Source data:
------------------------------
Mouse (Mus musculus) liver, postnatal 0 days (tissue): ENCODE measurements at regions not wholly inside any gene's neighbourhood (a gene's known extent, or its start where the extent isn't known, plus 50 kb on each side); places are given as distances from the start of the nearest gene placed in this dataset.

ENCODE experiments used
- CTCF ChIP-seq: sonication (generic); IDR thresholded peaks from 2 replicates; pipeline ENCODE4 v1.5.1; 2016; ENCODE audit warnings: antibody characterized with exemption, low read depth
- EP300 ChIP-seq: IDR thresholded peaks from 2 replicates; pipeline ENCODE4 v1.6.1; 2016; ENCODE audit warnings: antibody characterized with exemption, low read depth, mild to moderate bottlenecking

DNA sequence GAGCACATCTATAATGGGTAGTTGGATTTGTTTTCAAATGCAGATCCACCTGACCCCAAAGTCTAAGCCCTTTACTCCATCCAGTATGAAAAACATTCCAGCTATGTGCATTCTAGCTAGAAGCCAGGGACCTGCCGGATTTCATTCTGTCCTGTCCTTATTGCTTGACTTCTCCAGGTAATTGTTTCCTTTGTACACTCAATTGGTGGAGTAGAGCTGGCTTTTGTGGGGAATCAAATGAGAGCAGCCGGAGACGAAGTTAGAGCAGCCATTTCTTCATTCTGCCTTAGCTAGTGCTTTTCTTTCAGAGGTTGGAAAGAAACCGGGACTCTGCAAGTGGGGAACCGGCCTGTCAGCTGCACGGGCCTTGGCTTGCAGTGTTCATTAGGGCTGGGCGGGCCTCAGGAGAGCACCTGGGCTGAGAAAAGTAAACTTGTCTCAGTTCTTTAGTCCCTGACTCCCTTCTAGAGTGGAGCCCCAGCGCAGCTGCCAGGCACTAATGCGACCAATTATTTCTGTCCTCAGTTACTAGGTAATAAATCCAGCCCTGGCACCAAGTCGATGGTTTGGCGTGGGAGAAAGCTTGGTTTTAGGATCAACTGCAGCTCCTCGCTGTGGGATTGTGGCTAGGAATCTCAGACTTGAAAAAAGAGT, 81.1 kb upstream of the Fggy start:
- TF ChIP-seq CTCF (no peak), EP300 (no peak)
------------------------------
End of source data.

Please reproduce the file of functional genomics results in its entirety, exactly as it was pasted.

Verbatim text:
Mouse (Mus musculus) liver, postnatal 0 days (tissue): ENCODE measurements at regions not wholly inside any gene's neighbourhood (a gene's known extent, or its start where the extent isn't known, plus 50 kb on each side); places are given as distances from the start of the nearest gene placed in this dataset.

ENCODE experiments used
- CTCF ChIP-seq: sonication (generic); IDR thresholded peaks from 2 replicates; pipeline ENCODE4 v1.5.1; 2016; ENCODE audit warnings: antibody characterized with exemption, low read depth
- EP300 ChIP-seq: IDR thresholded peaks from 2 replicates; pipeline ENCODE4 v1.6.1; 2016; ENCODE audit warnings: antibody characterized with exemption, low read depth, mild to moderate bottlenecking

DNA sequence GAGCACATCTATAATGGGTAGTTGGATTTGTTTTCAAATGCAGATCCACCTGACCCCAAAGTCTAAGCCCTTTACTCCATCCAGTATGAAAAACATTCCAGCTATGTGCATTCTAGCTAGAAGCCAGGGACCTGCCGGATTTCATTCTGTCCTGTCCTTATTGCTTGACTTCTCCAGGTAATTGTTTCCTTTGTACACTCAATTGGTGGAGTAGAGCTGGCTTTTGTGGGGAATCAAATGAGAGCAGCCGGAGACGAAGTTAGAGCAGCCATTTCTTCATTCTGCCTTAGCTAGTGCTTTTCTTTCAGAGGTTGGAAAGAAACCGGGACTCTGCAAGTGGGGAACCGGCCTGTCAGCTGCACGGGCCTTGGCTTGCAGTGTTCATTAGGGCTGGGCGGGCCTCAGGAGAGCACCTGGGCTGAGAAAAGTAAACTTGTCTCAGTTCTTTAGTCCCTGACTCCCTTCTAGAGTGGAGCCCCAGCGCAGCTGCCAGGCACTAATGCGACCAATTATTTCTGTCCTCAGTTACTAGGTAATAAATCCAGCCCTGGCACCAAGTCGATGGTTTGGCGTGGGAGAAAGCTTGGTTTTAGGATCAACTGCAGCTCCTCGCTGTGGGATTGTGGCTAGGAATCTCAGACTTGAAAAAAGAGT, 81.1 kb upstream of the Fggy start:
- TF ChIP-seq CTCF (no peak), EP300 (no peak)